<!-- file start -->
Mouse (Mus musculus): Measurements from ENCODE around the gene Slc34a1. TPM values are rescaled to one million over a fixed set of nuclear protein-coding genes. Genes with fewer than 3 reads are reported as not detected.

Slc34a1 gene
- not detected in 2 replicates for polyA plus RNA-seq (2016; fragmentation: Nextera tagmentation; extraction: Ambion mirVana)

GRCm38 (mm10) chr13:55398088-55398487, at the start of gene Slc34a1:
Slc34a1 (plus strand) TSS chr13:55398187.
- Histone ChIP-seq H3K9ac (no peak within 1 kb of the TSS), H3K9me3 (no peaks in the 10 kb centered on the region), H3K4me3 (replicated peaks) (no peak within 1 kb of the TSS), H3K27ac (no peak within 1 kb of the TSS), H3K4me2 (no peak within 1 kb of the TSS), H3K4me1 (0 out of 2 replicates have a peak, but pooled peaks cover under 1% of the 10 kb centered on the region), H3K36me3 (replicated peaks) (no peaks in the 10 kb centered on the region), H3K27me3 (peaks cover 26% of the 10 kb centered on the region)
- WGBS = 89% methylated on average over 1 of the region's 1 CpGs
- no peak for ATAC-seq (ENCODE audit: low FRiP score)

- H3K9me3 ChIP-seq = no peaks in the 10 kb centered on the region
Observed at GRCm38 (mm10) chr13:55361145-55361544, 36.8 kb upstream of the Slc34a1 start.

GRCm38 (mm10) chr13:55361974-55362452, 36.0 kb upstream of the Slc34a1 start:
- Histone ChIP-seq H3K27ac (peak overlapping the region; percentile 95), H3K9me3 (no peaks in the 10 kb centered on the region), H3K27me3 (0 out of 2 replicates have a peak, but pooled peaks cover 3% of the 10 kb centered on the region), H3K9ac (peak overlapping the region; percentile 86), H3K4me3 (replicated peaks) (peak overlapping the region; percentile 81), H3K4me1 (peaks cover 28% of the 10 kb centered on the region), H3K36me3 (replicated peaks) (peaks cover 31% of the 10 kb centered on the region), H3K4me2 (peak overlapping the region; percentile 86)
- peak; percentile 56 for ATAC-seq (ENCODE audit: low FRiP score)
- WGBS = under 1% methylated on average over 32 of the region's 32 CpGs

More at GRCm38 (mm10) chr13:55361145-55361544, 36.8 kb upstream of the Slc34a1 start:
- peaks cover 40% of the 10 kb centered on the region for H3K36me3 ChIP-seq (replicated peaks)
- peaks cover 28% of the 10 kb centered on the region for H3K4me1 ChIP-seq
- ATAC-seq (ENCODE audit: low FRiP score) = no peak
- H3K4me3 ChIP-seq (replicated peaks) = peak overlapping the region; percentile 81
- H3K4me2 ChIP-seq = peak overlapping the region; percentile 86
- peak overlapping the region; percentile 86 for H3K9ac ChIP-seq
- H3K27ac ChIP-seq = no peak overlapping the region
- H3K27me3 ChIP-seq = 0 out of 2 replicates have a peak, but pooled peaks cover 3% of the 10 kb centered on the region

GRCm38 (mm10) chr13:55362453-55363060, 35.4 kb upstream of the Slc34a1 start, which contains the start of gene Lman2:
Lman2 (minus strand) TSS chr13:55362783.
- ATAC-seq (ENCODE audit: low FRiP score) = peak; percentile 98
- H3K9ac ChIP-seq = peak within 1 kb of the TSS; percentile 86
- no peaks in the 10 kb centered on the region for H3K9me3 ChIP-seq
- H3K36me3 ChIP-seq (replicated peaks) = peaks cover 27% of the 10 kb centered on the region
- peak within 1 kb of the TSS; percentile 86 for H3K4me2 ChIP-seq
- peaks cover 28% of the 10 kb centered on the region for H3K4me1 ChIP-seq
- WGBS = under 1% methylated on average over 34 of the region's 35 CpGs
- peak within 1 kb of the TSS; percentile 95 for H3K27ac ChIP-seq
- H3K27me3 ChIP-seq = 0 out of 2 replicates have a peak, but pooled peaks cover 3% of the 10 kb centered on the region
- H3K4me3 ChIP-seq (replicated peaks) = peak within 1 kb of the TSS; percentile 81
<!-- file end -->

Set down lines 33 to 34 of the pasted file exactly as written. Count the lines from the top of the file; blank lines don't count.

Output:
- peak within 1 kb of the TSS; percentile 95 for H3K27ac ChIP-seq
- H3K27me3 ChIP-seq = 0 out of 2 replicates have a peak, but pooled peaks cover 3% of the 10 kb centered on the region